TRYING TO PUSH ENVIRONMENTAL PROCESS INTO POST-TRUMP
Twenty members of the Alaska House of Representatives have asked the U.S. Army Corps of Engineers for an extension of the public comment period for the Pebble Project Draft Environmental Impact Statement. They want nine months to comment. That’s after Thanksgiving.
The 20 who are opposed to the project say 90 days is just not enough. All the legislators who signed the letter were Democrats (including Indie-Democrat Dan Ortiz), except for Fairbanks Republican Steve Thompson, whose name on the letter surprised Republicans in the Capitol. Thompson left the Republican majority and now caucuses with the Democrats, where he is their Majority leader. Two other putative Republicans who have long caucused with the Democrats also signed the letter — Gabrielle LeDoux and Louise Stutes.
Other signers were House Speaker Bryce Edgmon, and Reps. Andy Josephson, Harriet Drummond, Matt Claman, Grier Hopkins, Jonathan Kreiss-Tomkins, Zack Fields, Sara Hannan, John Lincoln, Dan Ortiz, Ivy Spohnholz, Andi Story, Geran Tarr, Adam Wool, Chris Tuck, Neal Foster, and Tiffany Zulkosky.
“The Pebble Project would have far-reaching impacts on both the commercial and the subsistence economies of the region,” the letter-writers state. “It is, arguably, the most important proposed Alaska project of our time. Alaskans deserve a fair chance to weigh in on it.”
What the letter writers hope for is that the nine-month comment period will allow national groups such as the Natural Resources Defense Council and the Sierra Club to mount intense public pressure campaigns, as well as fundraising efforts to oppose the proposed mine in Western Alaska.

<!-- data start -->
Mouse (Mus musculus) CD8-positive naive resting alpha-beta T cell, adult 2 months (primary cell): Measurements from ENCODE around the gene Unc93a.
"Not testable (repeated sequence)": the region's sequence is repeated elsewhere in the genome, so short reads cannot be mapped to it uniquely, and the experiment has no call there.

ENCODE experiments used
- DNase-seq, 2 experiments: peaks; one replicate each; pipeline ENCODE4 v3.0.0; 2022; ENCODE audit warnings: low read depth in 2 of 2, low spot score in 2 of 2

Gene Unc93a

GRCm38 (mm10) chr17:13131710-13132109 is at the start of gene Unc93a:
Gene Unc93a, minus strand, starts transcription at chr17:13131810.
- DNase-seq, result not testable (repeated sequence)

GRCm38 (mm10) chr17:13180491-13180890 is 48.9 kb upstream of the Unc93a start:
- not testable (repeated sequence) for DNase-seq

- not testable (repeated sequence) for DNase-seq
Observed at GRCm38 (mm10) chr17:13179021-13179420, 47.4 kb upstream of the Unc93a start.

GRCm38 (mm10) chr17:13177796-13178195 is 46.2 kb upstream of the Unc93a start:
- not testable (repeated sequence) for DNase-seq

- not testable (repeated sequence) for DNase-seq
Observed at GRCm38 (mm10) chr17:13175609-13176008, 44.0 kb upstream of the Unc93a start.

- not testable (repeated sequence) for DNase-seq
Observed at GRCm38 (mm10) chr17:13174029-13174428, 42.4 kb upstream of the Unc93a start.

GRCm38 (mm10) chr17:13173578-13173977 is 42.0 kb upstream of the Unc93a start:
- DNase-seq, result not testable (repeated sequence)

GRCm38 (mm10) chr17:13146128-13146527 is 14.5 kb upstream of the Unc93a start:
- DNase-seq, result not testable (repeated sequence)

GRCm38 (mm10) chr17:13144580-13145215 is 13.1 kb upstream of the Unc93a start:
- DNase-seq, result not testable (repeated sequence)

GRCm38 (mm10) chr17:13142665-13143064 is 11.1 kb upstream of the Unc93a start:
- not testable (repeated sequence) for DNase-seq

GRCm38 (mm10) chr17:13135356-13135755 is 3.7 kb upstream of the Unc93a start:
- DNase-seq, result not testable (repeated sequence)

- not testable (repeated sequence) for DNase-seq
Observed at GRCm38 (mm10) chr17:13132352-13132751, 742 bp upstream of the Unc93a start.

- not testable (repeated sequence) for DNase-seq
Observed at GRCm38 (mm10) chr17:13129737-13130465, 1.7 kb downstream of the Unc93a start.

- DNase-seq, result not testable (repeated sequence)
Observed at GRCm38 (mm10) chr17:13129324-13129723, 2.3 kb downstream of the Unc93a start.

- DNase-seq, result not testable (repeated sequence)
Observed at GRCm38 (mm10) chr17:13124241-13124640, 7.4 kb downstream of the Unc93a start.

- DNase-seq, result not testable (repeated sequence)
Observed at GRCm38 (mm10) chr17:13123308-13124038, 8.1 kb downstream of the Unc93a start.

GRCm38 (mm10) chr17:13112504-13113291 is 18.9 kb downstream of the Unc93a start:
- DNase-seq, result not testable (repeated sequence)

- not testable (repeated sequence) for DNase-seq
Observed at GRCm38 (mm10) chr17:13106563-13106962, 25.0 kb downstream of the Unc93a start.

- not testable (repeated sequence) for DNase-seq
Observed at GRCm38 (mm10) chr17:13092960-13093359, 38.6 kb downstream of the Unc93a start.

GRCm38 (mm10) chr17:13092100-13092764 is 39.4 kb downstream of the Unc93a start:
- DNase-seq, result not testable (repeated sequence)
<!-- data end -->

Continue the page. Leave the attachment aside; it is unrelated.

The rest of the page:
That timeframe would then coincide with a presidential election, and if environmentalists have their way, a new president who would squash the project, as occurred under the Obama Administration. The record of decision would come in the middle of the presidential election cycle, and also during the election cycle for Sen. Dan Sullivan.
The normal comment window for projects under review by the U.S. Army Corps of Engineers is 45 days.
Bristol Bay Native Corporation has also asked for a 270-day extension, although several years ago the Native Corporation was on record saying that a 60-day comment period was adequate for the much-larger project that was proposed before Pebble scaled down its plans. The Native Corporation is one of the local leaders of the opposition to the Pebble Project.
If the Corps capitulates to the request for a nine-month comment period, resource development advocates fear that the environmental impact statements for other projects would also suffer the same delay tactics.
Other major Alaska projects have had much shorter comment periods:
- ANWR Coastal Plain oil and gas leasing: 45 days, with a 30-day extension
- ConocoPhillips Greater Moose’s Tooth: 45 days, with a 10-day extension
- Hilcorp Liberty Project: 90 days, with a 22-day extension
- Donlin gold, 155 days, with a 31-day extension.
- Chukchi Sea Outer Continental Shelf Oil and Gas Lease: 45 days, no extension
Notably, the Bristol Bay Watershed Assessment in 2013, used by the Obama Administration to shut down the environmental impact statement process for Pebble, had just a 32-day public comment period, with a six-day extension.
The final environmental impact statement for Pebble is due in early 2020, with a “record of decision” to be published in mid-2020, according to the Army Corps of Engineers.
Public hearings, which are likely to attract many protesters and meeting disrupters, are scheduled for the coming weeks according to the published schedule: